Books, access to knowledge and what that means, are central to this exhibition and to Latham’s practice. Books stuck together, burned up, glued into glass, arranged as monuments. Review by Sacha Waldron
HOUSE has the potential to bring together a meaningful constellation of projects. On the occasion of Brighton Festival’s celebration of its 50th year, the two festivals have jointly taken up the theme of “home,” provoking ruminations about place and identity—and also the relationship between the local and the international. Review by Amy Luo
Managing to avoid an overly academic discourse in favour of a materially playful framework, ‘good things come…’ gives sensitive and considerate investment to seventeen contemporary artists. Review by Bob Gelsthorpe
'Elusive Earths III' is an ongoing in situ work, process, and dialogue between Jennifer Teets and Lorenzo Cirrincione, that looks to the elusiveness of rare clays, soils, and earths with forgotten origins.
Comedy as a technique illustrates the need to feel awkward, vulnerable and suggestible if we're to challenge norms in society. It also highlights that feeling entertained can also be just as emancipatory an experience when discussing something with potency. Review by Sophie Risner
Whether affixed to other structures or lolling on the floor, Dean's oversized, weighty and flaccid things convey the muscular effort of communication, pushing forward an idea of language as material process and bodily struggle. They return, heaped on the floor, in ‘Sic Glyphs’, an exhibition of new work by Dean currently on display in the South London Gallery, an exhibition for which the artist has been nominated for the Turner Prize. Luke Naessens reviews
Mark Horowitz approaches painting from a cinematographic standpoint, similar to the process of video making — from creative writing and mood boards, to casting, location scouting, propping, dialogue adaptation, establishing mise-en-scène, improvisation and editing — he chooses characters and backgrounds of display that fluctuate between landscapes, interiors and still lifes while enacting personas that could range from anywhere between Greek goddesses to the weather man.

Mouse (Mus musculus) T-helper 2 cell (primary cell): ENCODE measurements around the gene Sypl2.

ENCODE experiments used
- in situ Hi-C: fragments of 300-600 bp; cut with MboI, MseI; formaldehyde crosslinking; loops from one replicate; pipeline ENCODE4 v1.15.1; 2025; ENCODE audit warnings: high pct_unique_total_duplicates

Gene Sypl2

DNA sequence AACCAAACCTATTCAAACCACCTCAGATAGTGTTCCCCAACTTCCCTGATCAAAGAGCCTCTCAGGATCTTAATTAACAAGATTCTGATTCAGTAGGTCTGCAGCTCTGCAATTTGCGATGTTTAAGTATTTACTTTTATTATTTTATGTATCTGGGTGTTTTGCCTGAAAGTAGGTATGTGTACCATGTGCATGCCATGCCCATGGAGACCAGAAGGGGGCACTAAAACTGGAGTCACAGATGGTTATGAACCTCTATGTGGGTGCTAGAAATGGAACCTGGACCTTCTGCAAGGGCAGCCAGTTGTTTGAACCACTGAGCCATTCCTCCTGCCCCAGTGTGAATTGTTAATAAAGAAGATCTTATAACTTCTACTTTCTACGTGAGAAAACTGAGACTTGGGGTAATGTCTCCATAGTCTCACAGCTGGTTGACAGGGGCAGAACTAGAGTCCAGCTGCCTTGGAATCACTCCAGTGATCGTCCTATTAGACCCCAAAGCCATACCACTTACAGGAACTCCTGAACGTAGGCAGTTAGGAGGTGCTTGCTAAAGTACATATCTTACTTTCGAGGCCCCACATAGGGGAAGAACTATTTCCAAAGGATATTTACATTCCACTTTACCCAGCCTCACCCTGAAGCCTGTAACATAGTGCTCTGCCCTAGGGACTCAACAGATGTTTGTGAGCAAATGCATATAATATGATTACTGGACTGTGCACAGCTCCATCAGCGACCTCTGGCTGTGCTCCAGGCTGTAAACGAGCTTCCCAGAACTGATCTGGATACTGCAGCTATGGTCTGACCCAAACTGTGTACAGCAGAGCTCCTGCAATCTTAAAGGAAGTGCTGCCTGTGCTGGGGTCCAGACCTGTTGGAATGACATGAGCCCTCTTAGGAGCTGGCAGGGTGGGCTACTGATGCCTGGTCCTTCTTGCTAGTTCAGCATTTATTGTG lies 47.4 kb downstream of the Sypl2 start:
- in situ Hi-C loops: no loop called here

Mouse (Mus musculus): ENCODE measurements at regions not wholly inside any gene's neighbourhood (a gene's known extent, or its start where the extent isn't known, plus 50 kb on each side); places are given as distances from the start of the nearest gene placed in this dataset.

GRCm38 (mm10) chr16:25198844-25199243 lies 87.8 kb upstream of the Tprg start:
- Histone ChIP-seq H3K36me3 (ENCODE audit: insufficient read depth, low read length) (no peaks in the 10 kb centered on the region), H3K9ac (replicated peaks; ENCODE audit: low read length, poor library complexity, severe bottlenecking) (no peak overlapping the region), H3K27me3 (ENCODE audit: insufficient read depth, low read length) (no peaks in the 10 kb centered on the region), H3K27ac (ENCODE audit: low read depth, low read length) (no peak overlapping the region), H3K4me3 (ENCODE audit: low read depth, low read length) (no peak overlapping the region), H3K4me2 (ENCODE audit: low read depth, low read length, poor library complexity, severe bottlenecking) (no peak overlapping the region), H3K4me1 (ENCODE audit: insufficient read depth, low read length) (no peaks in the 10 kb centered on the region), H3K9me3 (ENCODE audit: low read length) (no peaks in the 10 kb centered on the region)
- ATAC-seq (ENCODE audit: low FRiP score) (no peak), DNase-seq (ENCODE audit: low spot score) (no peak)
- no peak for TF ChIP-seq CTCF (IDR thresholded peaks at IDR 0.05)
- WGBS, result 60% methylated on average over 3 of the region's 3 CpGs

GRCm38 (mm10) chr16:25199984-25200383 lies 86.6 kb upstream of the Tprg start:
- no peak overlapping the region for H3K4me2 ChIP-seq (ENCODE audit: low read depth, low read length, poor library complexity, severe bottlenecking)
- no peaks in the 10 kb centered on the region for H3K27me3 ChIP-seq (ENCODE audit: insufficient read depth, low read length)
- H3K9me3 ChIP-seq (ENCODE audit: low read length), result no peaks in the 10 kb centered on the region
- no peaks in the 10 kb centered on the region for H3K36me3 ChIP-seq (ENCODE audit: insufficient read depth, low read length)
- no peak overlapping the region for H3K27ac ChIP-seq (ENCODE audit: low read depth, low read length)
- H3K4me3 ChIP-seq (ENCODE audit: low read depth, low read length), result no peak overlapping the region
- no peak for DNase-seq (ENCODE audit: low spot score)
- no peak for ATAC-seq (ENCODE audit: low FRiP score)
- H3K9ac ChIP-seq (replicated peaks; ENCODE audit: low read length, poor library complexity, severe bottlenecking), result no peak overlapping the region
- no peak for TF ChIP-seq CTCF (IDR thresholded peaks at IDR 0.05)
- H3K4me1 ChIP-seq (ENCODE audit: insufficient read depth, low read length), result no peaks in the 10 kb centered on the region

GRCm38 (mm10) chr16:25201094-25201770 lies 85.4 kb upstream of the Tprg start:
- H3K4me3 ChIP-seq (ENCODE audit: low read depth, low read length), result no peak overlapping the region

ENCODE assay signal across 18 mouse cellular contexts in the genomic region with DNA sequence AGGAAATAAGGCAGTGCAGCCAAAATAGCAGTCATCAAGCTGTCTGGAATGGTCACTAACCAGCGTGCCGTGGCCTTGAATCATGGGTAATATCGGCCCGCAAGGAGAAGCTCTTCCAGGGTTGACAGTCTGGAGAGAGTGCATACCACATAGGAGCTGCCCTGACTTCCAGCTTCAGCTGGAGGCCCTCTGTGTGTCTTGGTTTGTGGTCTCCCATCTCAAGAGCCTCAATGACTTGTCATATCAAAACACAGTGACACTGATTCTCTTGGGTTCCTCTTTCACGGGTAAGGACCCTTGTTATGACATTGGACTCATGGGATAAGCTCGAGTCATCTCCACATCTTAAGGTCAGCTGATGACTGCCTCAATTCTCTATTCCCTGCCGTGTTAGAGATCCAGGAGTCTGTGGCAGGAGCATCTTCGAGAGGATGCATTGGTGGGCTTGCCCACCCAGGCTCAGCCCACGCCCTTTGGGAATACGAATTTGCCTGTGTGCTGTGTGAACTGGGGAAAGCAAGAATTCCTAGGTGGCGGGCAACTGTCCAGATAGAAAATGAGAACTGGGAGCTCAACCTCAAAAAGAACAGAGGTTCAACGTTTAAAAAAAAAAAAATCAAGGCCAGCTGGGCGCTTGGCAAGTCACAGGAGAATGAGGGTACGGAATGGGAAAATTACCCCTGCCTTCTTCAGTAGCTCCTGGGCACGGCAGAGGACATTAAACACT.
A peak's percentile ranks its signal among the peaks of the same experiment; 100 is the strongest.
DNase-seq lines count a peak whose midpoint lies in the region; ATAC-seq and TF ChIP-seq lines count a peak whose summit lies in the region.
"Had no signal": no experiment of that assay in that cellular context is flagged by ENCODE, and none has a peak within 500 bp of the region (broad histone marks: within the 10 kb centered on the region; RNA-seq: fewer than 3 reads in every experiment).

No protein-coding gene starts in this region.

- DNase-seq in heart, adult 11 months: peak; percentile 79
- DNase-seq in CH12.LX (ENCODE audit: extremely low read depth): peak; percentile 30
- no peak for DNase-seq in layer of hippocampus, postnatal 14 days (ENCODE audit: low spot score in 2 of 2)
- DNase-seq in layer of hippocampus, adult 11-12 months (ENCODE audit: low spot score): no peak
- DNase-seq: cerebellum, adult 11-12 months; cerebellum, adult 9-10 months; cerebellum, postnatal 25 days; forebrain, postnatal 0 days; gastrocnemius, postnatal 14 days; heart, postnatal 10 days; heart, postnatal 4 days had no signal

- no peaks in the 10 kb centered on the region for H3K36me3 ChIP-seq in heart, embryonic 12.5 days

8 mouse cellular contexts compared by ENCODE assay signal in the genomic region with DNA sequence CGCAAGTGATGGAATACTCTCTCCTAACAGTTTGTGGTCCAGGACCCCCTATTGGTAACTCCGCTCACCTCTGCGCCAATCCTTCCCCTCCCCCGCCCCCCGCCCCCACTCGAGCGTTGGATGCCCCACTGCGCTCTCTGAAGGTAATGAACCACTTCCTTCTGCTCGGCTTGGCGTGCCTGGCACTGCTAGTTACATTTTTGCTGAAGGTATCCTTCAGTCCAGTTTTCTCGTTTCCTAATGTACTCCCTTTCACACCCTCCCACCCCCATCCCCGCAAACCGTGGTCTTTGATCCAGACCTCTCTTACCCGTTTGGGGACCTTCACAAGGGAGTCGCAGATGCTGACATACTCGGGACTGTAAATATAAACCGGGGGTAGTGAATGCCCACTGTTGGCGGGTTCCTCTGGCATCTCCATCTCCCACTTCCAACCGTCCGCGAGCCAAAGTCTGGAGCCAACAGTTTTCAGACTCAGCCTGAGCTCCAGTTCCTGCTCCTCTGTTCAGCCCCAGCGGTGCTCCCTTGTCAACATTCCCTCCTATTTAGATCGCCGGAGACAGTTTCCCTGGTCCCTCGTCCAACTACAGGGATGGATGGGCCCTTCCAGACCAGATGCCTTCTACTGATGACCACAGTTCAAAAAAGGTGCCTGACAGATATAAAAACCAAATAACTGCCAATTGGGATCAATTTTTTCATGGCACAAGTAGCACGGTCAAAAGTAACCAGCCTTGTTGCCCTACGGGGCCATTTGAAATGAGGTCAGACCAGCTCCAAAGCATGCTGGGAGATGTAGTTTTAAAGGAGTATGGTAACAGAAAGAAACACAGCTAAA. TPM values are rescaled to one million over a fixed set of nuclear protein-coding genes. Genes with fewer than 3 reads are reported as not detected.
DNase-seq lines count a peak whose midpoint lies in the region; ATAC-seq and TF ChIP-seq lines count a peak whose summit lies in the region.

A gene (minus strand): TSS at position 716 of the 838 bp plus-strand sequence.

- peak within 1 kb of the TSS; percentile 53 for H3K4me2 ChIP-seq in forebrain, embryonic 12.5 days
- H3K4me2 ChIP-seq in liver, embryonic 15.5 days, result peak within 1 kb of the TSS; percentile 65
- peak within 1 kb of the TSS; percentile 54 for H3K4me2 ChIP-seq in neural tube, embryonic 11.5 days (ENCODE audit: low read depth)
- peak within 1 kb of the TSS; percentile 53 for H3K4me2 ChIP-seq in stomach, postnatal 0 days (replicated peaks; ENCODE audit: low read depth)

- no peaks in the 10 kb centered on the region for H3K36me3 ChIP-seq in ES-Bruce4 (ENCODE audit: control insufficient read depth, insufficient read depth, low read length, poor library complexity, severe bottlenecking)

The tomb-like resonance of the hall with its obvious religious connotations lends the scene a sense of ancientness or even timelessness; the figure could be a sacred High King of Ireland lying in state. Paradoxically however, there is too something very present and pertinent about this strange body. Review by Fiona Haggerty
Artist collaborators Joanne Tatham & Tom O’Sullivan produce works that interrogate the roles and behaviours of contemporary art. At The Modern Institute, this is presented as a series of uneven, re-staged and re-positioned installations of past works that employ a palette of forms, motifs, patterns, titles, comic faces and images. Review by Alexander Hetherington
How can art production continue when resources become scarce? Or when large sections of the earth become uninhabitable? Or when financial crash after financial crash leaves our lives so precarious we can no longer find the spacious, free time for art-making? In using the techniques of the past, these artists also look tentatively forwards: the past, present and future collide. Review by Siobhan Leddy
Under the concept of Paradise, an allegorical figure of a lost origin and promised destination, Martin Soto Climent explores the writings of Korean philosopher Byung-Chul Han concerning respect and erotic experience. The artist proposes a way to liberate the identity of intimacy, consumed in our days under the rule of an overwhelming system.
In her solo show at TILE Project Space Lucia Leuci reflects on the construction of identity during childhood and within the parental model. 'Bad mothers and creole kids' is a mise en scène of social behaviours through the construction of a incubator - a symbolic place where different experiences can live together without dominating each other.
As Doug Fishbone importantly points out, “[mini-golf is] socially inclusive and egalitarian - more so than any ‘real’ golf course”. Both 80-year old Grandmother and 5-year old Granddaughter who were seen competing together, seemed to back up this claim. Review by Alice Gale-Feeny